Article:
Congress Let A Program That Insures 9 Million Kids Expire This Weekend

by Julie Scagell
Image via Win McNamee/Getty Images

CHIP funding expired this weekend

While attention has been on what is happening with Congress’ most recent attempt (and fail) to repeal and replace Obamacare under the Graham-Cassidy plan, another equally critical health insurance program is in major jeopardy.

As of September 30, the Children’s Health Insurance Program (CHIP) is not approved to run as its spending authorization has expired, the first time in more than ten years.

According to the website, CHIP provides “low-cost health coverage to children in families that earn too much money to qualify for Medicaid,” and also covers pregnant women in some states. Every state works with their Medicaid program to offer CHIP for all its residents and approximately nine million kids in the US are covered by CHIP.

Technically the money doesn’t run out on October first — but there is currently no vote scheduled to restore the $15 billion in funding for at minimum a week, according to the Los Angeles Times, and most states will have few budget dollars left to keep a program going that has almost eliminated uninsuranced kids in this country.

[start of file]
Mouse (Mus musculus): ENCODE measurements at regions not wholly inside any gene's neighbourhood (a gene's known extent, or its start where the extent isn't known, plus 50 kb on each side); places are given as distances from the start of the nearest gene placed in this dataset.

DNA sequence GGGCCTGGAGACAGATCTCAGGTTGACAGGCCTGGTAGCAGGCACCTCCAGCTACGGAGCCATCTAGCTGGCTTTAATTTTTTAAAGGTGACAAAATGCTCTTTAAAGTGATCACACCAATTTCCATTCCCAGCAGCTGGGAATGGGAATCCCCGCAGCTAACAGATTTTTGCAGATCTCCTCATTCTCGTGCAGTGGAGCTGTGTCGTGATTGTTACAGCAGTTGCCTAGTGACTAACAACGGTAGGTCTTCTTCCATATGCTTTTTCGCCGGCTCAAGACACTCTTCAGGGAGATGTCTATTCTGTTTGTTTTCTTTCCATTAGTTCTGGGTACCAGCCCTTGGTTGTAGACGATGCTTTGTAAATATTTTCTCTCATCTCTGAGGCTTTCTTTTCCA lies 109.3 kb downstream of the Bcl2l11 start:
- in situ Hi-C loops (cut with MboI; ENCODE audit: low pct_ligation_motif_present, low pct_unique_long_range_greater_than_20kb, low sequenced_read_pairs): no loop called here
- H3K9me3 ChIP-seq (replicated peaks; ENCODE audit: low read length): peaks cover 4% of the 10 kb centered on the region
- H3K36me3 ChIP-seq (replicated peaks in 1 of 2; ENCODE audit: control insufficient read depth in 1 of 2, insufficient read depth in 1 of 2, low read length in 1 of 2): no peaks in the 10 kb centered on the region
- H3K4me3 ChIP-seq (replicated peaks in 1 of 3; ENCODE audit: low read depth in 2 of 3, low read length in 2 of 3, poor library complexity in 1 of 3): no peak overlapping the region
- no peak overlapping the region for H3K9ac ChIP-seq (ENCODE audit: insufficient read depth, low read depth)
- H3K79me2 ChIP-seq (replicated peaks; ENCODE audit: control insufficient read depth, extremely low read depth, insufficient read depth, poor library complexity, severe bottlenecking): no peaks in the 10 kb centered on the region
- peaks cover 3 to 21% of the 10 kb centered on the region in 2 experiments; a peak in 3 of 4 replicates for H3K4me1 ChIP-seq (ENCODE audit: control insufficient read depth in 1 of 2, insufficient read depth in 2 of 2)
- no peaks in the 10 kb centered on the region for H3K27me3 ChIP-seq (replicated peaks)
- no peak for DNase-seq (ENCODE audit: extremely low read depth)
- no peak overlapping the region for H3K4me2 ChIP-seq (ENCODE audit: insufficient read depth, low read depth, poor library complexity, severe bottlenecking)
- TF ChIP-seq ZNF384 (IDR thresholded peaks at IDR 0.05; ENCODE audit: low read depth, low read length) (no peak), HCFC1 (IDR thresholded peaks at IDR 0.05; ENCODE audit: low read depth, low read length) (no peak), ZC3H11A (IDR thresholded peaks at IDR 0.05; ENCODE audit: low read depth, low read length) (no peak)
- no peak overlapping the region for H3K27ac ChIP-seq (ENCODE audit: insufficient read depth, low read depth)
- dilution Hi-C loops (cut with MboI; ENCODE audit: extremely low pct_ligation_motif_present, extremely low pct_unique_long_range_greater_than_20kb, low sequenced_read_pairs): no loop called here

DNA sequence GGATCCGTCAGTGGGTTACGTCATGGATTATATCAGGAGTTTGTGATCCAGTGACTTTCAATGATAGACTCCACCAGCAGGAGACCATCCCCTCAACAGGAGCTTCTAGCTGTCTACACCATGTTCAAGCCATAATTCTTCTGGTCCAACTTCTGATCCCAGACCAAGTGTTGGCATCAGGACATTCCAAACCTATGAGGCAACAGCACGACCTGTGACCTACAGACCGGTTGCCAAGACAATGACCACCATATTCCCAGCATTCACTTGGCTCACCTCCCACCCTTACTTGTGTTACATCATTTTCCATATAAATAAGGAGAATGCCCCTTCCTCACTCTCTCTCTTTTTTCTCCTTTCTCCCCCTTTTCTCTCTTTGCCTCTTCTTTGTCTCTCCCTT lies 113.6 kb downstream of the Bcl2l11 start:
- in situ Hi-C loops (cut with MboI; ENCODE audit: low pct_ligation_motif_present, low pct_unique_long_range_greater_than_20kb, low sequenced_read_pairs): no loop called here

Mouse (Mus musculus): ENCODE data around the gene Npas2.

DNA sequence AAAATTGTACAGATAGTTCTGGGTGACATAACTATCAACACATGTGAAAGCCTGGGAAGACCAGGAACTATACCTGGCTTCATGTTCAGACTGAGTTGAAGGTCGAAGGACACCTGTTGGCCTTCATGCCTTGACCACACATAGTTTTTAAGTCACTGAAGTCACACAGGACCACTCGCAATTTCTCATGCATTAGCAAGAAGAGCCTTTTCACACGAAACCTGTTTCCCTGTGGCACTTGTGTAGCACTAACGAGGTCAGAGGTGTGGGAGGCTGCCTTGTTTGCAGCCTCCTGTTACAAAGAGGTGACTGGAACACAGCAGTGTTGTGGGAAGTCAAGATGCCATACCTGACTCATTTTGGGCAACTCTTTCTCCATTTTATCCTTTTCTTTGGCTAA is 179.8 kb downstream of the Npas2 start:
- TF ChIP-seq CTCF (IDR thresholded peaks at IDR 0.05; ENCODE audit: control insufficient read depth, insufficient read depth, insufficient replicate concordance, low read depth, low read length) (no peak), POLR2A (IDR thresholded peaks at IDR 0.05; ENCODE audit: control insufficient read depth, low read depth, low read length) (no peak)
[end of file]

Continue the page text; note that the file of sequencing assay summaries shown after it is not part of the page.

“We have never had a situation like this before,” Joan Alker, executive director of Georgetown University’s Center for Children and Families, said in a press briefing. Though most states will have money left over to keep CHIP going minimally for the next few months, they are preparing contingency plans as most kids on CHIP will eventually become uninsured if nothing is done.

CHIP covers everything from checkups, immunizations, emergency services, and other preventative healthcare service that help keep millions of children safe and healthy. To put this a little clearer, kids under this program will be unable to see a doctor for annual checkups, immunizations, illness and other services.

If CHIP gets its funding back, it would be extended for five years but the program could run out as soon as December in states like including Arizona, Minnesota, and North Carolina and the District of Columbia.

So what can we do to help? Well, it’s time to get back on the phone and call our state representatives immediately, because with the lapse in funding state officials are already sending out notices warning CHIP enrollees that their coverage has lapsed.

“Is there any more poignant example of how Congress’ wasteful partisanship affects ordinary Americans? It’s hard to imagine one,” writes Michael Hiltzik, reporter for the LA Times. “If the lawmakers can’t act in support of a program that was enacted in a spirit of bipartisanship and serves the most truly defenseless members of society, there’s no hope for them.”